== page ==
With Black Friday fast approaching, supply chain disruption and the lack of microchips could be a disaster for retailers. At this time of year, retailers are keen to hit key sales metrics in what is likely to be their most profitable quarter of the year. However, this is going to be much easier said than done.

Semiconductor-based microchips are used in a whole host of products, from mobile phones and microwaves to dishwashers and cars. With ongoing shortages caused by supply chain disruption and demand remaining strong, some retailers will doubtless sell fewer products this year than they otherwise could have.

The question then becomes whether, and how, retailers can recoup lost profits from suppliers.


A retailer specialising in the sale of video game consoles enters into a contract with a manufacturer. The contract stipulates that the manufacturer must produce and deliver 100,000 consoles by the delivery date. The manufacturer enters into a contract with a supplier who agrees to supply the manufacturer with 100,000 microchips.

Due to the lack of availability of shipping containers and HGV drivers, the supplier is unable to deliver the 100,000 microchips and only sends 30,000 to the manufacturer.

The manufacturer is only able to manufacture and deliver 30,000 consoles to the retailer.

In the lead-up to Christmas, the retailer sells all 30,000 units via its online and bricks-and-mortar stores.

The retailer in previous years sold at least 85,000 consoles and has experienced a significant loss of profit for the 55,000 units it had anticipated it would have been able to sell, but for the manufacturer's failure to deliver under the terms of the contract.

Loss of profit

A business may pursue a loss of profit claim where it experiences a loss of profit flowing from a contractual breach caused by another party. The claim is for net profits lost as a result of the breach.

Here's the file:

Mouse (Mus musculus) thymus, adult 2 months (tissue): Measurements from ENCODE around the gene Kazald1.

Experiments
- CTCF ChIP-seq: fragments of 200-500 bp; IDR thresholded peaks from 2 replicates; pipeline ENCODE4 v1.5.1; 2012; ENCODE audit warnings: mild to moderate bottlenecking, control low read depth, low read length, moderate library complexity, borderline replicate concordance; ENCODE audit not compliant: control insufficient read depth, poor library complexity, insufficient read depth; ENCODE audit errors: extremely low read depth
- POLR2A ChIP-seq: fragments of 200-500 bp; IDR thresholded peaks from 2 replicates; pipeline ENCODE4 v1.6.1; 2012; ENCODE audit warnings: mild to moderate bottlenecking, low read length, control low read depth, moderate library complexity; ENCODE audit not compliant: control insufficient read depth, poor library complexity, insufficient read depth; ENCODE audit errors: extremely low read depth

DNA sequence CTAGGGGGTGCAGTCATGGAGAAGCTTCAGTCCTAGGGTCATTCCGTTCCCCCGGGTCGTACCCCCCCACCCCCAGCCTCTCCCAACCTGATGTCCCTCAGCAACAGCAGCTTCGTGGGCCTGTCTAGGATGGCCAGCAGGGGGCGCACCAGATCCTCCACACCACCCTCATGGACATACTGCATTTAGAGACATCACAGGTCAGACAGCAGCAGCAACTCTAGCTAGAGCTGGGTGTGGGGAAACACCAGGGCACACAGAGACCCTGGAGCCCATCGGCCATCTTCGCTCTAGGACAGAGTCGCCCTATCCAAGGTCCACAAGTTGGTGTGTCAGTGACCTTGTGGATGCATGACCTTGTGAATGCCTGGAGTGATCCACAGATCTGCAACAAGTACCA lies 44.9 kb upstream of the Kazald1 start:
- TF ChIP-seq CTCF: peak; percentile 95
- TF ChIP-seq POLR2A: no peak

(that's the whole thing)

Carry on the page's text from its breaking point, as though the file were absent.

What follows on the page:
If successful in proving its claim, the court will make an order putting a party in the position it would have been in, had the contract been performed. In the circumstances above, the court could order the manufacturer to pay the retailer the profits it would have made, had the manufacturer delivered the contractually required quantity of video game consoles.

The court will consider whether: the contract was breached; that the breach can be attributed to the manufacturer; and that the breach caused the loss complained of and the basis for which the claimant is claiming losses.

Once the court has agreed that the claimant is entitled to damages, it will consider how much to award.

This will generally be based upon:

  • the timing of the breach and the ensuing loss;
  • the proportion of the loss that can be attributed to the party who breached the contract;
  • whether the injured party mitigated its loss; and
  • whether there are any terms in the contract which limit or cap claims for loss of profit.

Time to act

If your business is involved in the production, distribution or purchase of semiconductors, now is the time to ensure you are prepared, contractually as well as operationally, for the busy trading period ahead. We suggest as an initial step that you initiate a contract review process to examine the contractual relationships of your business and determine whether there are foreseeable risks arising from them.